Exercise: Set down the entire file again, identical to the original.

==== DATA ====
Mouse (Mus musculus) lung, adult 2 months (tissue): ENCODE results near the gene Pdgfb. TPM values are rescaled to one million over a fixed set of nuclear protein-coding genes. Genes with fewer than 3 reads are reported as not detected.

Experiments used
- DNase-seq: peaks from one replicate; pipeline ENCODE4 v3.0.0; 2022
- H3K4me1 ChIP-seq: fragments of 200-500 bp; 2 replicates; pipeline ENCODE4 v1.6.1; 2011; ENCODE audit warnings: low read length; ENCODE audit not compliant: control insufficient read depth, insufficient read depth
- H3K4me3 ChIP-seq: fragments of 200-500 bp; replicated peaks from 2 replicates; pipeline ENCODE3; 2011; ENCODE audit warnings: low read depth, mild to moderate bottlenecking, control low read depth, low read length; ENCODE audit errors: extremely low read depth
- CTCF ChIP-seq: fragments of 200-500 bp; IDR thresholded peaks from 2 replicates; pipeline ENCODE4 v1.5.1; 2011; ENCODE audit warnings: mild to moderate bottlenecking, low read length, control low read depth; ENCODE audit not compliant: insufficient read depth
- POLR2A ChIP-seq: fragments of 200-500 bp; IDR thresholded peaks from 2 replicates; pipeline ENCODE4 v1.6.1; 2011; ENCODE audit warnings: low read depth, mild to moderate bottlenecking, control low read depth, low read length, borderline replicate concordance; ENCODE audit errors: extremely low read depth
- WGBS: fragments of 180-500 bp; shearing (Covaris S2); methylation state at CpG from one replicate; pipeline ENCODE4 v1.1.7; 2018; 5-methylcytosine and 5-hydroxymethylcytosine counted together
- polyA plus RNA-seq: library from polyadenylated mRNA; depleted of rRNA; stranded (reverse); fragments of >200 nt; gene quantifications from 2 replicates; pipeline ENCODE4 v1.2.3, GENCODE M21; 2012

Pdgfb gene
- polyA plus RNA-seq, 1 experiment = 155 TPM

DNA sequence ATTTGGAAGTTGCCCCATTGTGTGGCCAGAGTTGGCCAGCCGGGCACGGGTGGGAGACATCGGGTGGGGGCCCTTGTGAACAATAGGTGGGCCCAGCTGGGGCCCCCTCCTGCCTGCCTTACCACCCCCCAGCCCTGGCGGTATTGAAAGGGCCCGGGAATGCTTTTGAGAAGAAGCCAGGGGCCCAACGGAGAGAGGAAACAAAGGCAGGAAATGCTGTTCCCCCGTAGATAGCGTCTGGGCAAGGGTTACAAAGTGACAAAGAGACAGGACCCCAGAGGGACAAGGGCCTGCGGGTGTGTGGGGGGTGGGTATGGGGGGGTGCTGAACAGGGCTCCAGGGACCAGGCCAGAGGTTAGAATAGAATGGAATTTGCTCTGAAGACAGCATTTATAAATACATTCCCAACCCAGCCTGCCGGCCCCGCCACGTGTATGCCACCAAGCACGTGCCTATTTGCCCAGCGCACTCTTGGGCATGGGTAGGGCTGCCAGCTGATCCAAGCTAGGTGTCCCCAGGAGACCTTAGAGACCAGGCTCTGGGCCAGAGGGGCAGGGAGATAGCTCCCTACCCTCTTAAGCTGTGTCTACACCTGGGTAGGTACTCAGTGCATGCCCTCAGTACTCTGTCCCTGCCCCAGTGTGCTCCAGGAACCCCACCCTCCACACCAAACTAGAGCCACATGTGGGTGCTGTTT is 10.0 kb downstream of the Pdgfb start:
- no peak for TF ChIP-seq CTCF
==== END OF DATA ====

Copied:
Mouse (Mus musculus) lung, adult 2 months (tissue): ENCODE results near the gene Pdgfb. TPM values are rescaled to one million over a fixed set of nuclear protein-coding genes. Genes with fewer than 3 reads are reported as not detected.

Experiments used
- DNase-seq: peaks from one replicate; pipeline ENCODE4 v3.0.0; 2022
- H3K4me1 ChIP-seq: fragments of 200-500 bp; 2 replicates; pipeline ENCODE4 v1.6.1; 2011; ENCODE audit warnings: low read length; ENCODE audit not compliant: control insufficient read depth, insufficient read depth
- H3K4me3 ChIP-seq: fragments of 200-500 bp; replicated peaks from 2 replicates; pipeline ENCODE3; 2011; ENCODE audit warnings: low read depth, mild to moderate bottlenecking, control low read depth, low read length; ENCODE audit errors: extremely low read depth
- CTCF ChIP-seq: fragments of 200-500 bp; IDR thresholded peaks from 2 replicates; pipeline ENCODE4 v1.5.1; 2011; ENCODE audit warnings: mild to moderate bottlenecking, low read length, control low read depth; ENCODE audit not compliant: insufficient read depth
- POLR2A ChIP-seq: fragments of 200-500 bp; IDR thresholded peaks from 2 replicates; pipeline ENCODE4 v1.6.1; 2011; ENCODE audit warnings: low read depth, mild to moderate bottlenecking, control low read depth, low read length, borderline replicate concordance; ENCODE audit errors: extremely low read depth
- WGBS: fragments of 180-500 bp; shearing (Covaris S2); methylation state at CpG from one replicate; pipeline ENCODE4 v1.1.7; 2018; 5-methylcytosine and 5-hydroxymethylcytosine counted together
- polyA plus RNA-seq: library from polyadenylated mRNA; depleted of rRNA; stranded (reverse); fragments of >200 nt; gene quantifications from 2 replicates; pipeline ENCODE4 v1.2.3, GENCODE M21; 2012

Pdgfb gene
- polyA plus RNA-seq, 1 experiment = 155 TPM

DNA sequence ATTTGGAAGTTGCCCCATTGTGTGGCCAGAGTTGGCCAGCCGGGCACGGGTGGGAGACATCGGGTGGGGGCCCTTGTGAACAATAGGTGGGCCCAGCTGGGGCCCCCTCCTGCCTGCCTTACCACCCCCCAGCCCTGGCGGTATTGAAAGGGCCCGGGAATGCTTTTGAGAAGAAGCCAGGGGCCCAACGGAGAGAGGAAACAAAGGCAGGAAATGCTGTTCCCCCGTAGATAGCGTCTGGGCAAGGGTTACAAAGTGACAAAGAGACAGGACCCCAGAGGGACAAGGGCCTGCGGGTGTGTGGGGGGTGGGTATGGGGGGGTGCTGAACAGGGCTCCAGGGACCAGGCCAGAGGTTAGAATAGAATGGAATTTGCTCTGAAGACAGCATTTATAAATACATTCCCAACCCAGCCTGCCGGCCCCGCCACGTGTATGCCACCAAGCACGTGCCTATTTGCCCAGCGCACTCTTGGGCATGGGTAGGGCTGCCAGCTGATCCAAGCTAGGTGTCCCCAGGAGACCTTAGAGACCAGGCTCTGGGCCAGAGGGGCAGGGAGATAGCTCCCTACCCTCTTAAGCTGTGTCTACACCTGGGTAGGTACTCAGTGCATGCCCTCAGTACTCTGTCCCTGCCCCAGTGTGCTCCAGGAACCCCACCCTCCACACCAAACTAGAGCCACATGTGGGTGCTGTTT is 10.0 kb downstream of the Pdgfb start:
- no peak for TF ChIP-seq CTCF